Could Los Angeles learn from how Santa Monica is dealing with a persistent shortage of low income housing? Or, how Culver City is developing around transit hubs?
Recently, the City of Santa Monica passed a new rule that requires developers who want build in Downton Santa Monica to price at least 30 percent of their units for low income residents. KPCC’s Josie Wong reported:
“Under the city’s new policy adopted last week, developers who want to build in downtown Santa Monica must price as much as 30 percent of the units below market-rate. The taller and denser the building, the more affordable housing units there have to be.
City Manager Rick Cole said the goal is to house people who work in the city as well as the children of residents who can’t afford to live where they grew up. Santa Monica’s average monthly rent tops $3,000, buoyed by proximity to the beach and Silicon Beach’s tech jobs.”
Santa Monica formerly required between 15 to 20 precent low income units, and city officials admit the new requirement is controversial and might be a bit of reach. But City manager Rick Cole told KPCC “Santa Monica has led the way in housing policy, from being one of the only cities in Southern California to use rent control, to adopting of one of the country’s toughest regulations on Airbnb and other short-term rental platforms.”
In Los Angeles, Measure JJJ, which passed last November, requires developers to allocate between 11 and 25 percent of new rental units for low income tenants. The number varies depending on how they are priced and how close they are to various types of transit.
“A long and thoughtful process with the most intensive public engagement program we’ve ever led got us to this place. The Downtown community is anchored by our shared priorities of historic preservation, public open space, transportation choice, pedestrian-inviting design, and environmental leadership,” said Mayor Ted Winterer in a press statement. “The Plan exemplifies Santa Monica’s commitment to tackling major regional issues of housing availability and affordability and the paradigm shift from car-centric to multi-modal living.”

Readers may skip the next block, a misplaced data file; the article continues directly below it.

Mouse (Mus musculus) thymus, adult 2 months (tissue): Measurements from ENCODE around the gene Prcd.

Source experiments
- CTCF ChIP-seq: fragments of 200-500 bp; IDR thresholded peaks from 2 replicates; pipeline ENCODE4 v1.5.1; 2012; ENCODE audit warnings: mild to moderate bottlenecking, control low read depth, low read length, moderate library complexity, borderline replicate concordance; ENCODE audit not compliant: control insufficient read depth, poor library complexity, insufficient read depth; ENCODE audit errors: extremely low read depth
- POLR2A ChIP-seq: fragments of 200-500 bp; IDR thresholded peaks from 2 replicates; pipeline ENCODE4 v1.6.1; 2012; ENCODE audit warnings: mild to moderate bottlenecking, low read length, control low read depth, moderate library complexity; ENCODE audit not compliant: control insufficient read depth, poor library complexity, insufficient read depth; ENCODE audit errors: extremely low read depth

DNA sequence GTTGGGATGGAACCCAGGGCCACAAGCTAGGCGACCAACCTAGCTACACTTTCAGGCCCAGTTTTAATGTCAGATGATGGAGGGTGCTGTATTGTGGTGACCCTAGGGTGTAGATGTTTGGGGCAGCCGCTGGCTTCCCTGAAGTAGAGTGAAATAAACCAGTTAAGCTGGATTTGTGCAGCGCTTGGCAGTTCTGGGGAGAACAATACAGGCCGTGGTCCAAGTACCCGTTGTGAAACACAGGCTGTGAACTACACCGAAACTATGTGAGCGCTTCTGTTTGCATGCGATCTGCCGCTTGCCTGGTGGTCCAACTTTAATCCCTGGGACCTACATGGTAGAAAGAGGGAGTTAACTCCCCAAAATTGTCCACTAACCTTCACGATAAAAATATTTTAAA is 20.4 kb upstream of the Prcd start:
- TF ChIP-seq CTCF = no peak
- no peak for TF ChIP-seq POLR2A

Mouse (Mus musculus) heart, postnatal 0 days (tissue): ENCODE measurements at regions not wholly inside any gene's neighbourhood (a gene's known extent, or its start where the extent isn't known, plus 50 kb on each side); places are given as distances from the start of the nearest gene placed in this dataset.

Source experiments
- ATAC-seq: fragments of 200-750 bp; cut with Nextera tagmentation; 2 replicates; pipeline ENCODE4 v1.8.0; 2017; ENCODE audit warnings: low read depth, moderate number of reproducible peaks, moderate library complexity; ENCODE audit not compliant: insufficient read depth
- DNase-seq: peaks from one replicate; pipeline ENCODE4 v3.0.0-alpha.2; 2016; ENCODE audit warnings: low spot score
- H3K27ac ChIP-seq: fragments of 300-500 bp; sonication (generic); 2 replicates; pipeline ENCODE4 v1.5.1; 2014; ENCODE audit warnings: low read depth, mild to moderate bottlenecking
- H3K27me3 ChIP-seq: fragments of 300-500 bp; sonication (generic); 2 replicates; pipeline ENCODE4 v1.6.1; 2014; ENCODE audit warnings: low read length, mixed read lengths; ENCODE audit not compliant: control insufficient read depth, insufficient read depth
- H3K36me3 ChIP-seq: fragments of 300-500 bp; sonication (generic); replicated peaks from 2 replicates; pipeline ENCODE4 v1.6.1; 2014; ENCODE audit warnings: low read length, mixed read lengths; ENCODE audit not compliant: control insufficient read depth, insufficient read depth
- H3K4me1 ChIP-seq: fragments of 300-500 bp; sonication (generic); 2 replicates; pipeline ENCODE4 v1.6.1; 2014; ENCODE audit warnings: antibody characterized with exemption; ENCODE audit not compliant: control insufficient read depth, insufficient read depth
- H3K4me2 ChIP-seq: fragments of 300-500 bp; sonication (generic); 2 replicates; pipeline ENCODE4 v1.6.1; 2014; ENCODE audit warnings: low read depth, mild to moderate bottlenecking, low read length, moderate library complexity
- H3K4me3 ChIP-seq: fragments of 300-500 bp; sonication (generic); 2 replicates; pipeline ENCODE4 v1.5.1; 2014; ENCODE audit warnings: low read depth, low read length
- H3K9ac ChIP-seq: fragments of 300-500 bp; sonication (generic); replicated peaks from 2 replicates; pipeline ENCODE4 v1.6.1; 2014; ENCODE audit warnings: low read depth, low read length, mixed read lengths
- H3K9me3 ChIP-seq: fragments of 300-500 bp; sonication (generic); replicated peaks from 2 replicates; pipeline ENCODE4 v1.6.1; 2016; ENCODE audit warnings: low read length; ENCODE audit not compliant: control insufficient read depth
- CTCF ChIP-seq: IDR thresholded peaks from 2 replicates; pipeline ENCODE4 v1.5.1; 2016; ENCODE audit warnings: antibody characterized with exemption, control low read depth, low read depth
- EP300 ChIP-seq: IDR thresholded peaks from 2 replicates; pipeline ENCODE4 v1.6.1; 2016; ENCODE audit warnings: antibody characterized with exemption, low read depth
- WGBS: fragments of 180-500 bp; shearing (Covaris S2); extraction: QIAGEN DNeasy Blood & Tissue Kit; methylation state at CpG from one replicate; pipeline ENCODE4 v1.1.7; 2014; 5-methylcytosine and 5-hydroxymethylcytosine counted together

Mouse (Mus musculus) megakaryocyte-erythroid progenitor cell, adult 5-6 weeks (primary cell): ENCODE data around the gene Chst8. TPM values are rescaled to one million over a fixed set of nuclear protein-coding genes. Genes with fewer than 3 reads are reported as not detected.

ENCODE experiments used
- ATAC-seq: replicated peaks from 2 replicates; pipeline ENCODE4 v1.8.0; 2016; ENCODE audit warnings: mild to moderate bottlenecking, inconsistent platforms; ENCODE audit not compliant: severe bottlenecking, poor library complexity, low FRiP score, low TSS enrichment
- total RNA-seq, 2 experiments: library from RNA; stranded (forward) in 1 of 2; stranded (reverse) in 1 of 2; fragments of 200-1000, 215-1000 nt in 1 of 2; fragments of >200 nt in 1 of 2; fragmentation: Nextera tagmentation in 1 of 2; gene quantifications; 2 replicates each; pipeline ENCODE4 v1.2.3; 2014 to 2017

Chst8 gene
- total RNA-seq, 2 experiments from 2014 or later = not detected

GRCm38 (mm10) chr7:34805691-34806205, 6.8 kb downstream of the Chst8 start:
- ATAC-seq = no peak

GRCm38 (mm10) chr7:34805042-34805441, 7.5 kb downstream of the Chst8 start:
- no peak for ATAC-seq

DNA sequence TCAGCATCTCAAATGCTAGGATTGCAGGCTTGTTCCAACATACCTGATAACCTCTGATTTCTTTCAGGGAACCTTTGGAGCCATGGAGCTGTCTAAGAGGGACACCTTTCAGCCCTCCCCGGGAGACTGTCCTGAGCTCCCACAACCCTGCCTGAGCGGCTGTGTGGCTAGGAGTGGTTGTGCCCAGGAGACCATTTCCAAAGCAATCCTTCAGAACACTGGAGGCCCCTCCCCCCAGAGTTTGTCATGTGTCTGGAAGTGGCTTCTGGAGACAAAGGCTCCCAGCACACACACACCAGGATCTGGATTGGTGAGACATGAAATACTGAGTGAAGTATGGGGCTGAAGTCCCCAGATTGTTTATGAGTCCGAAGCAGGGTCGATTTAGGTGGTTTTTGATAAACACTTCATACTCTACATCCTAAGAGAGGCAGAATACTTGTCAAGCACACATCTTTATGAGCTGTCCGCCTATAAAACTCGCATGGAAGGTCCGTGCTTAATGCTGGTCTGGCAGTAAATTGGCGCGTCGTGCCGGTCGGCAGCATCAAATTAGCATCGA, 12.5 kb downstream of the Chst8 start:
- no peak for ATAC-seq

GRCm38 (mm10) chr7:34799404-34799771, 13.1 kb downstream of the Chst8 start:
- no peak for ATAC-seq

Connected to Santa Monica by the increasingly popular Metro Exposition Line, Culver City is poised to provide residents a delightful middle ground between highly urban Los Angeles and expensive Santa Monica. Culver City officials recently revealed plans for the Ivy Station complex, a $300-million project at the intersections of Venice, Washington and National Boulevards, which will offer apartments, a hotel, an office building, shops, restaurants and underground parking for commuters heading either to downtown Los Angeles or to Santa Monica according to the Los Angeles Times.
“Because it stands midway between those cities where the line terminates, its builders hope Ivy Station will be a Goldilocks housing option for people who find downtown and Santa Monica too intense or too expensive.
“We’re a lower price point for people who don’t want to live in urban downtown,” said developer Tom Wulf, “or folks who work in Santa Monica.”
Wulf is senior vice president of Lowe Enterprises, the Los Angeles real estate company that won a competition held by Culver City officials to build the 500,000-square-foot Ivy Station project on land the city assembled for redevelopment at Venice and National boulevards.”
According to the Times, Culver City spent more than a decade and about $43 million acquiring 39 parcels of land to put together the triangular 5.2-acre site for the Ivy Station project, Community Development Director Sol Blumenfeld told the Times. It should be fascinating to see how the project plays out.